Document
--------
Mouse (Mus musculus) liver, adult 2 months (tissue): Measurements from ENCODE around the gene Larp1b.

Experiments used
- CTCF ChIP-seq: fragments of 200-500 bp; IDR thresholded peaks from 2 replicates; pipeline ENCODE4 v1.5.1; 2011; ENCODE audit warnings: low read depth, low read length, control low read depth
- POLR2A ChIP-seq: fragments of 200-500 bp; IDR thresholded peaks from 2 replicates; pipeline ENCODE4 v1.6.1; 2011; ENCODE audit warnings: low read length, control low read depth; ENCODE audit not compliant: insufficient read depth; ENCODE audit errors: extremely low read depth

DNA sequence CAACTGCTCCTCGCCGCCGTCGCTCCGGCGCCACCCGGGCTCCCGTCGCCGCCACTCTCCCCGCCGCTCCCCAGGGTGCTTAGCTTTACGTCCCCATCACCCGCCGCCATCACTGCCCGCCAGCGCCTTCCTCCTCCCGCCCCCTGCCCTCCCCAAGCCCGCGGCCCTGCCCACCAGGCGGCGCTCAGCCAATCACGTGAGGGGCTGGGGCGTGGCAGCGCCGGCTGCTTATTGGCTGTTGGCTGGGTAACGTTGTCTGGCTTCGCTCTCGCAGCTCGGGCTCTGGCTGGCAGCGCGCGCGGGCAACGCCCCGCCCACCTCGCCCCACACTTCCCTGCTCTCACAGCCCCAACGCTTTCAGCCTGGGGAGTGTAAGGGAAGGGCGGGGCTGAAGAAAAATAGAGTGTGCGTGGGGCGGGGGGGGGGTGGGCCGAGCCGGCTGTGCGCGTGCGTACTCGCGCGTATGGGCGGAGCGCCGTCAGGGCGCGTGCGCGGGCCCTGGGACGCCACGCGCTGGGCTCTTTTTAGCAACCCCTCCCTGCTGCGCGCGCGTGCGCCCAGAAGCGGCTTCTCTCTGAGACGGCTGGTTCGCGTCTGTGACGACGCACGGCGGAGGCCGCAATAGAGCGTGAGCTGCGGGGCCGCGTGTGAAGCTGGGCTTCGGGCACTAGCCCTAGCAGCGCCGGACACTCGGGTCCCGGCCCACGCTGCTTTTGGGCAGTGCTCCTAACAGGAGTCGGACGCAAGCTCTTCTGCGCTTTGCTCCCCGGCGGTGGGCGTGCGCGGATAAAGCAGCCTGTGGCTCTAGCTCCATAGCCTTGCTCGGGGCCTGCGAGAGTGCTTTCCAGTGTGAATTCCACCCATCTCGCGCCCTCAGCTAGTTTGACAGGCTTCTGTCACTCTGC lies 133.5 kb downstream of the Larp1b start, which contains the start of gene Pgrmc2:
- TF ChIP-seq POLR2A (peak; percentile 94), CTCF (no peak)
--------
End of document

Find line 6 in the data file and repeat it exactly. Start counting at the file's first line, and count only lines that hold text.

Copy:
- TF ChIP-seq POLR2A (peak; percentile 94), CTCF (no peak)